Could Your Child Have A Behaviour Problem?

Behaviour problems are frequently overlooked

Challenging behaviour is more prevalent in some children

Challenging behaviour is more prevalent in some children

It’s difficult to spot a behaviour problem in its early stages. Parents are usually extremely apprehensive when dealing with their children, but their first response to a real problem is usually a heavy dose of denial. On the other hand, childcare practitioners may not have enough time alone with a child to realise that a behaviour problem is forming.

To top it off, almost all children will exhibit symptoms of a behaviour problem, usually as part of a development stage the child is going through. Temper tantrums, shyness, moodiness, even violent behaviour; which child doesn’t act like this from time to time? Early signs of a behaviour problem could be easily dismissed, as “every kid does it”, or “the Terrible Twos”, etc.

It’s when challenging behaviours become prevalent and severe that a behaviour problem truly exists. For example:-

  • Children may occasionally strike another child, but if a child has a problem with handling anger that is not properly addressed, an aggressive behaviour problem may form. The child could begin to irrationally attack others, in other words striking out merely on impulse.
  • It is normal for children to go through a biting stage, but if this stage is not contained and discontinued, the child may develop a behavioural problem involving frequently biting others.

It is also important to note that behaviour problems can crop up from as early as around 18 months of age.

Why do behaviour problems arise?

Behaviour problems can be a result of a setting which the child is uncomfortable with. This is of course highly dependent upon the child. Too much noise, the presence of a particular person, a certain kind of smell, these are all liable to set a particular child off.

It could also be the result of the child’s emotional needs going unanswered, in which case the problem will begin to arise in all settings. Where emotional distress is involved, the child is more likely to hurt himself or even other children, and as such warrants careful observation.

How to deal with it

Of course, this makes it seem easy to solve the problem. Just remove the source of distress to the child, i.e. change the environment, or pinpoint the source of stress and remove it. Followed with proper support, the behaviour problem could be resolved.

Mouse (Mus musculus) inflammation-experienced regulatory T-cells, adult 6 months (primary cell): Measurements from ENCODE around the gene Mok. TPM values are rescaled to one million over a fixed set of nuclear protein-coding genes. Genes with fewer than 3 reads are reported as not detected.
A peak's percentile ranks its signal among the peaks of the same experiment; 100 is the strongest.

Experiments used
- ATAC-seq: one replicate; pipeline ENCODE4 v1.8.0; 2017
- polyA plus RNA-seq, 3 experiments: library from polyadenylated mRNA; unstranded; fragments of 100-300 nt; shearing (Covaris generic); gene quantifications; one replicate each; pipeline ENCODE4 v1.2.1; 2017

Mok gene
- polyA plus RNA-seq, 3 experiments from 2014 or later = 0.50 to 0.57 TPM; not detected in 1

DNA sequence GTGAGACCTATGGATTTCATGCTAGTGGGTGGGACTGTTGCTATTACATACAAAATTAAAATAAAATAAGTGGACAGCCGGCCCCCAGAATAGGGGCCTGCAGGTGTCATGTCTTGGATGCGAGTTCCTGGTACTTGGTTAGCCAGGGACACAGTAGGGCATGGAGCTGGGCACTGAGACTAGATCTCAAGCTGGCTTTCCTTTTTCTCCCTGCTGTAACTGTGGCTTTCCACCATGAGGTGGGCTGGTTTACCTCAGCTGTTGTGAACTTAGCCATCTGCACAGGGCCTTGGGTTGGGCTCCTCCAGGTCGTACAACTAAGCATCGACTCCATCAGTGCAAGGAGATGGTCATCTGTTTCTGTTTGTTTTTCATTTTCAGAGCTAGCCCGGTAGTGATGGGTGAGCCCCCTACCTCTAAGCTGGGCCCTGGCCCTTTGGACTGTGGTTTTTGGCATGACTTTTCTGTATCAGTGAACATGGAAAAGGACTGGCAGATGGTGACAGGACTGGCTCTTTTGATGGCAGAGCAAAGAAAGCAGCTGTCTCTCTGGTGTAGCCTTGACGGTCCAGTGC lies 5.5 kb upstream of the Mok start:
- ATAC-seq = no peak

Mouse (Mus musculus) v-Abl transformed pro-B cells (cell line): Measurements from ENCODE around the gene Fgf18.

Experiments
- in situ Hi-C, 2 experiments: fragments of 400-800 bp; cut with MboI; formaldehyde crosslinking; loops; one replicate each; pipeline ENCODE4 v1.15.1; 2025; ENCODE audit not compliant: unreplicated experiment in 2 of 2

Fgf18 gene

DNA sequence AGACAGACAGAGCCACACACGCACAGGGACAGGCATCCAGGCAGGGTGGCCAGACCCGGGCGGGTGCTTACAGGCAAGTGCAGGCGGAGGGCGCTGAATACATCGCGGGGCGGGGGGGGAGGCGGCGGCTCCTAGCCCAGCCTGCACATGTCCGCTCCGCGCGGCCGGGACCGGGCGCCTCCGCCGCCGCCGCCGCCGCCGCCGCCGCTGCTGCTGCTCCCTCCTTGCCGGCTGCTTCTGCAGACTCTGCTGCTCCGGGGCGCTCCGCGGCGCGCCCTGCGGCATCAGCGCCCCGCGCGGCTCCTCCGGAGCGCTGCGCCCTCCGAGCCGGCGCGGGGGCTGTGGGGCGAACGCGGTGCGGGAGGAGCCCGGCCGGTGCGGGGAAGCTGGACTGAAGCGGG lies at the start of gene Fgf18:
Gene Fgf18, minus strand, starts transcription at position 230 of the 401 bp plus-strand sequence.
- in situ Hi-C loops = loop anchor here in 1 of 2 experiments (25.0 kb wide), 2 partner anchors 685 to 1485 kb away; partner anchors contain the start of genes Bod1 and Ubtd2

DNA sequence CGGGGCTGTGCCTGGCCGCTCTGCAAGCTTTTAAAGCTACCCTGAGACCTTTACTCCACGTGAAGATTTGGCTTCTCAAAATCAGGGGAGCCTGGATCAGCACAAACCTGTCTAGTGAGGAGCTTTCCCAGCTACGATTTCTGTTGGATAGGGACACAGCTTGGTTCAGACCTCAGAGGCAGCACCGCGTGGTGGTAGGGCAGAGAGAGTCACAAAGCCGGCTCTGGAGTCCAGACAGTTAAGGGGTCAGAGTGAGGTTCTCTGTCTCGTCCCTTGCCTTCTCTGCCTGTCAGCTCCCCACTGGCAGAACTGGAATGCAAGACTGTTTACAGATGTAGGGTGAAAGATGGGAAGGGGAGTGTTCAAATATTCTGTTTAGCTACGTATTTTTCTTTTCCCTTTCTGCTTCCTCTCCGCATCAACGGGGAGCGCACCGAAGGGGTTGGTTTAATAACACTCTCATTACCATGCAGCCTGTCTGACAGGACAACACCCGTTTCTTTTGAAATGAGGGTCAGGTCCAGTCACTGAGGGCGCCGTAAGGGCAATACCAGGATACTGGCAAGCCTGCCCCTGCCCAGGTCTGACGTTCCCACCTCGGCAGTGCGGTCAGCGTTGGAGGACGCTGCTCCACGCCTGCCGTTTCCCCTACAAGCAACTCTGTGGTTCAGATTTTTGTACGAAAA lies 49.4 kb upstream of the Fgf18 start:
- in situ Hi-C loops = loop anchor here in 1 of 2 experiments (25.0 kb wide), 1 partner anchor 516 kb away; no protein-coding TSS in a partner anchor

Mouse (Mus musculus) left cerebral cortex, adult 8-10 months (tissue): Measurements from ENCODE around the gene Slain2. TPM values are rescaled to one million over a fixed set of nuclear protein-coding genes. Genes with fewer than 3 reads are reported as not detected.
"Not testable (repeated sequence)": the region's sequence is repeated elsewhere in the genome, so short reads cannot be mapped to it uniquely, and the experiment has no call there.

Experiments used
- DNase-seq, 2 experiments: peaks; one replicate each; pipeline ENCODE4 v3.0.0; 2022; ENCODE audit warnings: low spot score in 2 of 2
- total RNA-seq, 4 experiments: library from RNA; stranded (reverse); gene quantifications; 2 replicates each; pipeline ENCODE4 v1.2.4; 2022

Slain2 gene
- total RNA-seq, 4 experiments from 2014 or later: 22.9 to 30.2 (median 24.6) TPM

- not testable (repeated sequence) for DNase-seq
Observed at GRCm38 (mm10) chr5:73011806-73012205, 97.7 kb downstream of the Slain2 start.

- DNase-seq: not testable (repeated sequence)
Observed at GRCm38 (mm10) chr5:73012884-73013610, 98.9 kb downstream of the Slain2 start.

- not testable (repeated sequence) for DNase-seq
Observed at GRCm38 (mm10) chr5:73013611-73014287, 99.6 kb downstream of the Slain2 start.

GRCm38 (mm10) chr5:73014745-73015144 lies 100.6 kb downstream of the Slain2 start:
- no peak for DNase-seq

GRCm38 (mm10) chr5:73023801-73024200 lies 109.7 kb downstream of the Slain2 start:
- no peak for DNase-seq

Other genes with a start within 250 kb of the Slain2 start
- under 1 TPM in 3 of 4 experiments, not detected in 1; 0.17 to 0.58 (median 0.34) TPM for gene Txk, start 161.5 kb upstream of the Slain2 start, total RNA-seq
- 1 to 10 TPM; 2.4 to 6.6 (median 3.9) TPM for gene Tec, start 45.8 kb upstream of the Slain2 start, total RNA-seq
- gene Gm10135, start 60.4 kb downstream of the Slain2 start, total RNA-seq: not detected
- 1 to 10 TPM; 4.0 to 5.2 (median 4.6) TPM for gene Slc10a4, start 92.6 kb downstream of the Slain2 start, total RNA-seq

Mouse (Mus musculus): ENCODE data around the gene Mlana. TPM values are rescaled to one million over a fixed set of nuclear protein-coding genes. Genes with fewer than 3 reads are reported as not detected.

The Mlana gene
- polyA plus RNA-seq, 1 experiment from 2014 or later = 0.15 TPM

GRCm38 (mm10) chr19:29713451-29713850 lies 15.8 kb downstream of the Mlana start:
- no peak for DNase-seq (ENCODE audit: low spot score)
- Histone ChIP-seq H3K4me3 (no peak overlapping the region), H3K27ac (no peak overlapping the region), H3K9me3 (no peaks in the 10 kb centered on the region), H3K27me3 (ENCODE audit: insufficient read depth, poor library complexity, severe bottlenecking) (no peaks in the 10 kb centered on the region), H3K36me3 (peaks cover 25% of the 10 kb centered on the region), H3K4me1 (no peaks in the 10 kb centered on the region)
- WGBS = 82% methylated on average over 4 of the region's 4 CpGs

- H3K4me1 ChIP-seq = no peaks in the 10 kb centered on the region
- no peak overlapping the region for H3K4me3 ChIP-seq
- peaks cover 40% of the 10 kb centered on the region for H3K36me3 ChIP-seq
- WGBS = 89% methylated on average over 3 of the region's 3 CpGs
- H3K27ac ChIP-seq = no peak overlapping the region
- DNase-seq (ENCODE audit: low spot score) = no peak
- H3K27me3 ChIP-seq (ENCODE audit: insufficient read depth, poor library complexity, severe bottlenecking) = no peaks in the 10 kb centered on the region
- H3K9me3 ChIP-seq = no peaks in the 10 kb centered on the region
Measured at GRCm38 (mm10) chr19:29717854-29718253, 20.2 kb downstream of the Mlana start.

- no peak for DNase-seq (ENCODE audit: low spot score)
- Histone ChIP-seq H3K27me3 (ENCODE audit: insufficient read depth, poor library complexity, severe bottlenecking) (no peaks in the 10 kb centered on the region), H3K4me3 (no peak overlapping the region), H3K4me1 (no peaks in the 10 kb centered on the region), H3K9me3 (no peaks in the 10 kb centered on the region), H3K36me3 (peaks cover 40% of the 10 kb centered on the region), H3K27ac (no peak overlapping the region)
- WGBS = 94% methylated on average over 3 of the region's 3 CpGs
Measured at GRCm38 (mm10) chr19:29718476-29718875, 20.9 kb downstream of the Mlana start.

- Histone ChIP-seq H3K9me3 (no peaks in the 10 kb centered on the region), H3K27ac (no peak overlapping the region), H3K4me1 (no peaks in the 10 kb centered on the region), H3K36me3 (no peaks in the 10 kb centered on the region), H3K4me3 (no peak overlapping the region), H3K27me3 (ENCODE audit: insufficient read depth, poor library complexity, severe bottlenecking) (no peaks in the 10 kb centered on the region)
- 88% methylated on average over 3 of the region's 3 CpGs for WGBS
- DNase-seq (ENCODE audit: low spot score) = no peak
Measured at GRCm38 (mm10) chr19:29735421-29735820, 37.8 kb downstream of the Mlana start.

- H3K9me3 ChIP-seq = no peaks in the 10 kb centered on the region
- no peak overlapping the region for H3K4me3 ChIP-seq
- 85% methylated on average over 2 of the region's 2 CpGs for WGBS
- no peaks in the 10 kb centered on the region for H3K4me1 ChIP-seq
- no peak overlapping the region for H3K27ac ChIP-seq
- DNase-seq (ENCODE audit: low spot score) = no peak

Naturally, remedying a behaviour problem won’t usually be such a simple task. In such cases, it is important to help the child understand what is and is not acceptable behaviour. Set limits to help the child determine the types of acceptable behaviour, so the child knows when he is behaving inappropriately. It is important that children understand the reasons behind the limits. If they continue to behave inappropriately despite understanding the reasons, the child may require further intervention from professionals.

Besides setting limits, give the child choices, and time to respond to those choices as well as to think about what they did or said,. This will help them learn to control their behaviour and realise what type of behaviour is acceptable. Make sure you don’t set too many rules or choices for young children though, as you may confuse them.

And don’t forget!

Always remember to focus on the behaviour, not the child, otherwise the child may develop a poor self-image. When dealing with children, it is common for a lot of frustration to be involved whether or not a behaviour problem exists; always be patient and understanding. And never give in just to keep the child quiet, this will teach the child that reacting negatively will get him attention/his way.

It’s very important that children with behavioural problems are not approached with an attitude of “just treat them like any other child and maybe the problem will go away on its own”. Problems have to be addressed properly, so that progress can be made. Otherwise, the child’s condition will only worsen, causing unhappiness to not only those around the child, but to the child himself.

How do you deal with challenging behaviour? Do you agree wtih punishing a child? If you found this article informative, please share it with others by clicking the share button below. Otherwise, tell me what you think was missing in the comments section.

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13 responses to this post.

  1. Posted by Mel on 10 August, 2009 at 6:48 pm

    Have you watched Super Nanny? >.< winks
    Its this really good program where Super Nanny comes to a household where the parents are having problems with their kids and she watches them and then advises them what to do and where they're going wrong!


  2. Posted by Mel on 10 August, 2009 at 6:50 pm

    What’s your take on things like the naughty corner/naughty step? Its very encouraged here in London but I don’t think I’ve seen any ppl in Msia use that tactic.


    • Hi Mel,